Wild Squirrel for Inktober – Pencil to Paint Tutorial

Zebra Zensations Technical pens on Hahnemühle Burgund Postcard. Photo reference courtesy of Skica911 on Pixabay.

If you are looking for my review of Alice Hendon’s Tangle All Around the World you can find it here.


  • Inktober – Wild
  • Doodlewash – Squirrel

This painting is what is known as a ‘line and wash’ because it is drawn in pen first and then painted with watercolor.

Before You Start

There is a series of commercials where a squirrel sits in the road, causing a car to swerve and crash. Afterwards, he slaps hands with another squirrel and it’s obvious they planned the crash. The moral being that squirrels are EVIL! Well, actually, the moral was supposed to be that you should buy something, but I don’t even remember what.

To me, the squirrel in the reference photo had an evil expression and I wanted to capture that feeling that he was hatching mischief. The background in the reference was blurred, so I decided to add more color to create something soft and contrasting to the evil squirrel.


(This scan is darkened so you can see the pencil lines. You should pencil lines in lightly)

I decided to keep the detail limited – I wanted the focus to be on the facial expression.

Not sure if you’re up to drawing this? Art Tutor has a great grid program that will help by applying a grid to your uploaded photo. You can also crop and adjust color and value.

Except for some texture added to the tree trunks, I just penned in the outlines and minimal detail. Even at that, I felt I’d added too much so I addressed that in the last step.

With Daniel Smith Watercolor and White Uniball Signo Gel Pens added

Monte Amiata Natural Sienna with a touch of Rose of Ultramarine were used for the squirrel. Wisteria, Rose of Ultramarine, Cascade Green and a touch of Monte Amiata were used for the background. If you don’t have these Daniel Smith colors, a Raw Sienna, red violet, red violet & white, and a blue-green would give similar results.

Notice that there is a roughly circular flow to the colors in the background and the most contrast is along the lower branch, leading you to the squirrel’s face. The sharpest detail is in that face.

As mentioned in the step above, I felt I’d penned in too much line detail, so now I grabbed a white signo pen and added highlights to the fur along the back and blended some of the ink into the yellow behind. I used it, smoothing out the gel ink with a finger, along the other two branches so the light would again lead the eye toward the face.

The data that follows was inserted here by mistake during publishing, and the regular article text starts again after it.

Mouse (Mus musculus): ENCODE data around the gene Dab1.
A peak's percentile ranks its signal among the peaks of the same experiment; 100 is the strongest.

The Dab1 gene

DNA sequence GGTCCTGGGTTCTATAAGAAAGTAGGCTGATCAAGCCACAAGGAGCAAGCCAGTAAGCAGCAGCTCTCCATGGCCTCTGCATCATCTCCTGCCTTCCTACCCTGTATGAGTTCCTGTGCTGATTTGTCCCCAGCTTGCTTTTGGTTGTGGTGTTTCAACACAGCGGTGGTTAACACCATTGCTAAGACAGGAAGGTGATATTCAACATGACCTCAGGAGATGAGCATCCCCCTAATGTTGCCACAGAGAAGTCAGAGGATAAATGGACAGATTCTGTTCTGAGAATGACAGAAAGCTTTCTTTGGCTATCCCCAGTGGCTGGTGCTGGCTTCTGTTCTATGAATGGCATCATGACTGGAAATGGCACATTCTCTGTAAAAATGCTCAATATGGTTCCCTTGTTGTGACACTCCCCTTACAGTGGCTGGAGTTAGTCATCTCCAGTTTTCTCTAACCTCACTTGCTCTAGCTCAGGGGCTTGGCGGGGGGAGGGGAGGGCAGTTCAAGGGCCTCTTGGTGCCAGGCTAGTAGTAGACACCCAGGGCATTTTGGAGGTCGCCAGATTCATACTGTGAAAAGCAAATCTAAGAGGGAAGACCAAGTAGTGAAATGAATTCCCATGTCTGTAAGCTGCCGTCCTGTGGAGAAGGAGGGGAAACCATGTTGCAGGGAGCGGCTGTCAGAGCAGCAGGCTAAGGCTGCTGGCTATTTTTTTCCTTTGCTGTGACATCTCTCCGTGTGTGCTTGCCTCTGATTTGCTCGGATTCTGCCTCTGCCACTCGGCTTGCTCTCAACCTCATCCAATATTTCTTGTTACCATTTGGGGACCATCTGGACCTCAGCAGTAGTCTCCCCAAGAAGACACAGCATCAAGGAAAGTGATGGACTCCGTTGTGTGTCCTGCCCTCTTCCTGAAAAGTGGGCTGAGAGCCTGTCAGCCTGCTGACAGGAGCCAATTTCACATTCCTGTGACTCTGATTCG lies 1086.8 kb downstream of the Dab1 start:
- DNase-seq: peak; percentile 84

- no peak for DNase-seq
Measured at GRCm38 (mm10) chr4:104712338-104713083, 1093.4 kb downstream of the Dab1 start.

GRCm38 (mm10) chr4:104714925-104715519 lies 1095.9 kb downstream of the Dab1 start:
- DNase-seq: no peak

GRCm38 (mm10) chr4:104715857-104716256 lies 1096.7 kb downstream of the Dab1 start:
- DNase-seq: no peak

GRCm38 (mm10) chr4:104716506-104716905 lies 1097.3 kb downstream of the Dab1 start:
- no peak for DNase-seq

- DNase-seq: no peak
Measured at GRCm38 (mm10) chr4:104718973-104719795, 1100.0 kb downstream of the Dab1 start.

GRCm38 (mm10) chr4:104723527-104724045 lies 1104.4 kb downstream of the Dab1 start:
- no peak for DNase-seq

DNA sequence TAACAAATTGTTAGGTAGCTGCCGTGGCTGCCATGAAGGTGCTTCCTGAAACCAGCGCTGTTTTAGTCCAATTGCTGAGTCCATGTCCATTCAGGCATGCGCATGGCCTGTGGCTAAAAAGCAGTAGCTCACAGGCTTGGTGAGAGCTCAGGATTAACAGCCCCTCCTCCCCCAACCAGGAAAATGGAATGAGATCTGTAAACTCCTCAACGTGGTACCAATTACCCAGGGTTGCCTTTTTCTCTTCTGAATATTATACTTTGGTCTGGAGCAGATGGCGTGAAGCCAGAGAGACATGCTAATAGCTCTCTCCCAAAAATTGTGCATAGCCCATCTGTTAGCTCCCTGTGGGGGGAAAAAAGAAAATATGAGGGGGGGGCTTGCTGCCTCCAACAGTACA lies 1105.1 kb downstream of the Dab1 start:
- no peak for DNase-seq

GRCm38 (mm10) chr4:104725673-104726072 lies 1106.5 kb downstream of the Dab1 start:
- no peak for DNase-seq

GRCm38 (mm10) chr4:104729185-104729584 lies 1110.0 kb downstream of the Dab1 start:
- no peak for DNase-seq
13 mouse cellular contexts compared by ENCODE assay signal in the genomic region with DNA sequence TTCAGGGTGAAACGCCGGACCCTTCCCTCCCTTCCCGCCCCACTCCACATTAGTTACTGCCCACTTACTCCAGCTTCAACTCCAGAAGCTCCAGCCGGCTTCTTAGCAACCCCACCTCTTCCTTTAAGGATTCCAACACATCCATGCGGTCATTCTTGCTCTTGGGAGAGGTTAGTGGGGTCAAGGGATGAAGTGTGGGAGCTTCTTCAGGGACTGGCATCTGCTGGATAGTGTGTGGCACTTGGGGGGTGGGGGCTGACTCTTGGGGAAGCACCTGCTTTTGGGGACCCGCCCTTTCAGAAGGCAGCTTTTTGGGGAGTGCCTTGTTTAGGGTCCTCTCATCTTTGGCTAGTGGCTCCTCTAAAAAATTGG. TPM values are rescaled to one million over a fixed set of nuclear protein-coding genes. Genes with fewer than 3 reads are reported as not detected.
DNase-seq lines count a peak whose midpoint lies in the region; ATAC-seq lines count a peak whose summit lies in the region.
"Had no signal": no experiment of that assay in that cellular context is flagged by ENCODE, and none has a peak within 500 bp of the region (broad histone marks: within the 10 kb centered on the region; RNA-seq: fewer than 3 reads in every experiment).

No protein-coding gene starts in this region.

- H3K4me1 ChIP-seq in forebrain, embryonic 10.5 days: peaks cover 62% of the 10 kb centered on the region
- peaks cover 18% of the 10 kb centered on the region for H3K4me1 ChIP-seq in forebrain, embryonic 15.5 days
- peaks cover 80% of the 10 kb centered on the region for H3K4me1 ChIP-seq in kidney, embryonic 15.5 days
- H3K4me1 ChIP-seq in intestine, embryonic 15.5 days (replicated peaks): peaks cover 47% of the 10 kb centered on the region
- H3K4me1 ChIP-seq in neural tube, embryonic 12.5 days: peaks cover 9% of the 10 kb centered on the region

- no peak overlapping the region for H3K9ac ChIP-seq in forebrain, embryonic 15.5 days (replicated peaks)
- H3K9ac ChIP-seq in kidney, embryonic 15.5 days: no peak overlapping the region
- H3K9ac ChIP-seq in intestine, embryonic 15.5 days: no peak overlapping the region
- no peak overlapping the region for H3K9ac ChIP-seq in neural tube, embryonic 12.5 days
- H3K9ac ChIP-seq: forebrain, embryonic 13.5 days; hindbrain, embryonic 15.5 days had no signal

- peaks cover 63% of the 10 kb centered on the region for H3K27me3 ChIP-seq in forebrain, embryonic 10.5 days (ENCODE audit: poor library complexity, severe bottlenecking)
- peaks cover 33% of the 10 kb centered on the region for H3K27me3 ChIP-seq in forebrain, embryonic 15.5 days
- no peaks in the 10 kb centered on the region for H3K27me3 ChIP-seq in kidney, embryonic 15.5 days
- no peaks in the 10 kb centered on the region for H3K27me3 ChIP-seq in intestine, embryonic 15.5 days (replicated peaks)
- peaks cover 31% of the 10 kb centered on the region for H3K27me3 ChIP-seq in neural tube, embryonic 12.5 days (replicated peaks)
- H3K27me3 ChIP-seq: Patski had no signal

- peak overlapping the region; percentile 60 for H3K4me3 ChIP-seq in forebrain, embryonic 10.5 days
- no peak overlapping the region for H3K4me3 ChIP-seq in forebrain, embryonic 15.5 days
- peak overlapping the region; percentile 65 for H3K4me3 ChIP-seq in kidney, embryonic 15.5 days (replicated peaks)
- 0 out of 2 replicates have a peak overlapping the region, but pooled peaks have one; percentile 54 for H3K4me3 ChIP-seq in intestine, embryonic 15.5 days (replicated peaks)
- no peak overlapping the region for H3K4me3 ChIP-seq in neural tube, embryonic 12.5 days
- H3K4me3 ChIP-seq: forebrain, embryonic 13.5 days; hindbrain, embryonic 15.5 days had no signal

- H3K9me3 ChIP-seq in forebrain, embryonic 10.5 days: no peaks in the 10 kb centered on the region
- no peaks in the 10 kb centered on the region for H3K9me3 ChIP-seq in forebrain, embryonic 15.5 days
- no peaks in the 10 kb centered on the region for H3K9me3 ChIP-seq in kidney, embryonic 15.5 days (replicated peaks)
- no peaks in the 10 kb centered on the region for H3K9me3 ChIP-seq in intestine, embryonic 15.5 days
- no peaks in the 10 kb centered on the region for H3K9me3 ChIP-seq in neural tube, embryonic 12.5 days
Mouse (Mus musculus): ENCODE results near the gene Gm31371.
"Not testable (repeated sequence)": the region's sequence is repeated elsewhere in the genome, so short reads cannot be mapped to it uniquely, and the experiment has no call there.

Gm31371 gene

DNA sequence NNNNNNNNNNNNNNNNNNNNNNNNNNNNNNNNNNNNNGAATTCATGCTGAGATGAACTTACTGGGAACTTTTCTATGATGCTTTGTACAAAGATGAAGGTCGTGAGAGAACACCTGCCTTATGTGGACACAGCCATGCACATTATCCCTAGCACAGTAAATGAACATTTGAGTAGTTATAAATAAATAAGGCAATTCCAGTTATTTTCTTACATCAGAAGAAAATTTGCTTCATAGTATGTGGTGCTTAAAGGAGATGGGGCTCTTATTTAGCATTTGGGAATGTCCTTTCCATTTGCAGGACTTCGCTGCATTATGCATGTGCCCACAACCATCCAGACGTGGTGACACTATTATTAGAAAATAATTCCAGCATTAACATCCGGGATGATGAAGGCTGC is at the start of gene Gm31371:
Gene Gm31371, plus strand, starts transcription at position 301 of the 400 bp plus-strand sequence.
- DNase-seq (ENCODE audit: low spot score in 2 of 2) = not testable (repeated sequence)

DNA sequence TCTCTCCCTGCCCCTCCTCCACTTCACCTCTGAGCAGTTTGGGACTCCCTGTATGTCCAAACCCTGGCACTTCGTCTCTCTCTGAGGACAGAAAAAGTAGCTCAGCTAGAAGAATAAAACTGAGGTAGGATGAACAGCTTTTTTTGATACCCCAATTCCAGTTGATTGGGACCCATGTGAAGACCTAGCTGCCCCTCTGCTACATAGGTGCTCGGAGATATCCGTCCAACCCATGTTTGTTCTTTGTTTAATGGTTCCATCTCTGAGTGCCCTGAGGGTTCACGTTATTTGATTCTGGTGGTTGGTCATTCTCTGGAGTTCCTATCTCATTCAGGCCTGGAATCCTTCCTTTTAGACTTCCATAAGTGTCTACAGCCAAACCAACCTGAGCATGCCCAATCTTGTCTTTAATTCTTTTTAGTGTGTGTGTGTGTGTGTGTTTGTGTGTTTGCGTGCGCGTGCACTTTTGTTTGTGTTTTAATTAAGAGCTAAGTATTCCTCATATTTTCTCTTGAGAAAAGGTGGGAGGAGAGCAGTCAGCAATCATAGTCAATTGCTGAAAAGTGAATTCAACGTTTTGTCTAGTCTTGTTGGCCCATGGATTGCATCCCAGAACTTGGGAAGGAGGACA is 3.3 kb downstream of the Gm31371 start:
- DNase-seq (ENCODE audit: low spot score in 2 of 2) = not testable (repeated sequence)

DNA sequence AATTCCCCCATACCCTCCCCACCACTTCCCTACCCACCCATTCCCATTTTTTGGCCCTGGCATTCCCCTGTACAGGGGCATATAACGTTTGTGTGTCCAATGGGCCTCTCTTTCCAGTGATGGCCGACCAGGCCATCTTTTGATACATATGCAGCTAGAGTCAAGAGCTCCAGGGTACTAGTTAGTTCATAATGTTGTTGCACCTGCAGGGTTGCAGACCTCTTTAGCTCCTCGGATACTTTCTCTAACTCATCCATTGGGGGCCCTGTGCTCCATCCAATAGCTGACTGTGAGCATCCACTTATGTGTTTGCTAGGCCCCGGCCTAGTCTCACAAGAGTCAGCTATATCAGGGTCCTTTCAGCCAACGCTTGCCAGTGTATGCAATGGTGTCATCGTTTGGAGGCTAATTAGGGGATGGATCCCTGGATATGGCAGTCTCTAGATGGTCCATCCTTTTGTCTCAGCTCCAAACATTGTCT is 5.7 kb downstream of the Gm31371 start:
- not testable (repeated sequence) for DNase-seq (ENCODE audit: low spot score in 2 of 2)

Did it all work?

Today is the 16th day of Inktober, where anyone who is interested is challenged to do an ink drawing every day! There are prompts: Jake Parker (founder of Inktober) has an official list, but many others have put out lists as well, including the usual set of prompts from Doodlewash.com.

The official Inktober Prompt List.

And the Doodlewash prompt list for the month.

Zebra Pen is joining the fun with a month-long challenge, giving you the chance to win $250 dollars worth of pen products! Just follow zebrapen_us and zebrapen_canada on Instagram, and when you post your Inktober drawing there, use the hashtags #zensationschallenge #Inktober2019 and #Inktober.

Published by Life Imitates Doodles Art, Reviews & Tutorials

Artist Ambassador for Zebra Pens. I'm a self-taught artist who dances about with all sorts of artistic mediums. My main loves are Watercolor, Zentangle and Ballpoint pen. The subjects of my work are many and varied and change at whim. I'm a little bit crazy, but doesn't that come with being an artist? At my Life Imitates Doodles Blog, I post a list of resource links for Tangles, Tutorials and Giveaways two times a week. I also write reviews, hold giveaways and share my art work.

10 thoughts on “Wild Squirrel for Inktober – Pencil to Paint Tutorial

  1. “The moral was supposed to be that you should buy something, but I don’t even remember what.” Best sentence every written, especially as commentary on our socioeconomic obsession with all things retail – and on sale! “I got it on sale so it doesn’t count as something totally stupid that I didn’t need.” You just made my day, Sandra, you really did. And this squirrel – love him. If he looks evil (I think he just looks squirrely) maybe it’s because he’s also pondering our compulsive impulses to buy everything in sight. We should all stay home and make art.

  2. OMG – what a great painting – love that squirrel. I really appreciate your daily emails. They are inspiring and while I don’t have time to draw or paint daily, your emails keep my mind in the game, so to speak. Thanks again.
    Jaki Ayton

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